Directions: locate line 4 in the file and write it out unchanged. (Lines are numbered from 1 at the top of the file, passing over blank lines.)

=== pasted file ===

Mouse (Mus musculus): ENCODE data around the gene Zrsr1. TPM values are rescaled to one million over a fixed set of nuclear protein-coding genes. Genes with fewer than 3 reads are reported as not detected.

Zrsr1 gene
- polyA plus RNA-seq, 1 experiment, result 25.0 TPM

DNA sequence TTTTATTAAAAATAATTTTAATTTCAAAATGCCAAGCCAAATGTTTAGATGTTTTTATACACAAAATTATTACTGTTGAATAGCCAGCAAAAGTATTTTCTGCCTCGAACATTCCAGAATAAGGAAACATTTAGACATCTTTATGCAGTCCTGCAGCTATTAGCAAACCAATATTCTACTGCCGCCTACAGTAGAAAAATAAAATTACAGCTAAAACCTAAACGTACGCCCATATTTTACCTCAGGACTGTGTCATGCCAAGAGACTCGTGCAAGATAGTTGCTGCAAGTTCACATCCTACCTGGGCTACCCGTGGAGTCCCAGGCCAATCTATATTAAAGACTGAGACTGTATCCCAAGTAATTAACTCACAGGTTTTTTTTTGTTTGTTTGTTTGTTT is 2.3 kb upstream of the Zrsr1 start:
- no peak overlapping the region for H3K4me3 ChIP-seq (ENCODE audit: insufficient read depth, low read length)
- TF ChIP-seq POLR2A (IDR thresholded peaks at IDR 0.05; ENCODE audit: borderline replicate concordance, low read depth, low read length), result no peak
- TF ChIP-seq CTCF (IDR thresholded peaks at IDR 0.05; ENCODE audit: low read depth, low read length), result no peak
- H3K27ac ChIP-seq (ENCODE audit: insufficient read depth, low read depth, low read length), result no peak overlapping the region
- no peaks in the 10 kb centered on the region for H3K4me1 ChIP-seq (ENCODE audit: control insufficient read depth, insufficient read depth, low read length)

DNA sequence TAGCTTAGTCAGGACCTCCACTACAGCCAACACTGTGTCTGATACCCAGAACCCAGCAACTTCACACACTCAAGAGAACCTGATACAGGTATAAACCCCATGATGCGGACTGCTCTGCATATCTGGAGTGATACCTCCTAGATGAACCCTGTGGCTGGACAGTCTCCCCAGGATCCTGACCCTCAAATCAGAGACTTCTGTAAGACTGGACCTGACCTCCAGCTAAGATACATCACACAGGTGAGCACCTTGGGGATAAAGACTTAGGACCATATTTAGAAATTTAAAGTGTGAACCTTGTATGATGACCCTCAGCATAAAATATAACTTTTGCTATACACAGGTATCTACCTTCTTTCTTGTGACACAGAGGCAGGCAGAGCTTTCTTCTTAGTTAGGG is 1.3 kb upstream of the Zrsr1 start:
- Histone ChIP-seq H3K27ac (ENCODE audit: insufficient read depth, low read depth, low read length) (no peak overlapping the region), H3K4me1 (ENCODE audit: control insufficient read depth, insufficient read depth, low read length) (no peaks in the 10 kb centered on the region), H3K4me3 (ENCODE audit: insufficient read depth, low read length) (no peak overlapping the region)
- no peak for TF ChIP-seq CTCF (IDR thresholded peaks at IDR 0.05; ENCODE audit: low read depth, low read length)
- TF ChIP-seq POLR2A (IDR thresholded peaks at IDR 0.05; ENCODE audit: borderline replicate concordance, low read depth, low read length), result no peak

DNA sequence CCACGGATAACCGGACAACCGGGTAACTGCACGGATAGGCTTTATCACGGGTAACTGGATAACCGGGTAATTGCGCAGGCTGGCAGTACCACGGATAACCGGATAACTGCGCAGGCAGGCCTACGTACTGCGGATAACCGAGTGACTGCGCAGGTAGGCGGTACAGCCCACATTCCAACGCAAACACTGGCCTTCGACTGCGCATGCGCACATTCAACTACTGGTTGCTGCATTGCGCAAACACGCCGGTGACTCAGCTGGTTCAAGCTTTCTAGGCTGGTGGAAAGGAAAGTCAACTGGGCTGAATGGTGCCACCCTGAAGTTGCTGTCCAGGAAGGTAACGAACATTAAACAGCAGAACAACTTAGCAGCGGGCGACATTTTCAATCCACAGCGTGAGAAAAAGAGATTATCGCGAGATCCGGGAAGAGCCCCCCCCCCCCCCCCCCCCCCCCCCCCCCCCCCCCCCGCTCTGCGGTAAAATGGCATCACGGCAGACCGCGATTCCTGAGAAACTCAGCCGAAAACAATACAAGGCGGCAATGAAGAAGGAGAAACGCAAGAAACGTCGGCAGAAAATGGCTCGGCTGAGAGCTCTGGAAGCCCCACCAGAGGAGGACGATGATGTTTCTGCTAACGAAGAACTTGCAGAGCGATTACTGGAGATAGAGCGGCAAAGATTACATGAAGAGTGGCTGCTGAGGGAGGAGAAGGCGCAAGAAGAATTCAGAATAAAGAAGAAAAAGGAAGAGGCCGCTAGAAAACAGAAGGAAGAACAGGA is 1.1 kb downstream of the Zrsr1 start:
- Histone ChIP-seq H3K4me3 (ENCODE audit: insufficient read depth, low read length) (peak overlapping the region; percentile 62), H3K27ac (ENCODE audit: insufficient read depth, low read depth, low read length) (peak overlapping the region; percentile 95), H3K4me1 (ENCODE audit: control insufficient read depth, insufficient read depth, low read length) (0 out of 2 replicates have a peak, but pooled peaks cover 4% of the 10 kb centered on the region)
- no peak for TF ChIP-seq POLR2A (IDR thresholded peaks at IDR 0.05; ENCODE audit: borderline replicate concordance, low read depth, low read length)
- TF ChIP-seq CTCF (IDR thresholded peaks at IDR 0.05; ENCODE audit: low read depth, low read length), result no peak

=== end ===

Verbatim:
DNA sequence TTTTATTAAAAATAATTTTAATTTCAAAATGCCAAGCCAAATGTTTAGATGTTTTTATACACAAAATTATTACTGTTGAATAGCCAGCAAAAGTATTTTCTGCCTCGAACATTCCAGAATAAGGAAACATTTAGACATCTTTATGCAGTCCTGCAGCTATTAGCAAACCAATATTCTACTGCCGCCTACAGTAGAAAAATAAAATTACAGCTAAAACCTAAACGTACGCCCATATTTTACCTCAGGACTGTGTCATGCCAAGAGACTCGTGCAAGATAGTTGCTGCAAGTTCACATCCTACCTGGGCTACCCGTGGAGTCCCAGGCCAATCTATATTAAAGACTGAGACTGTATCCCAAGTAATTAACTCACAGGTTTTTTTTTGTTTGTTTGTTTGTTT is 2.3 kb upstream of the Zrsr1 start: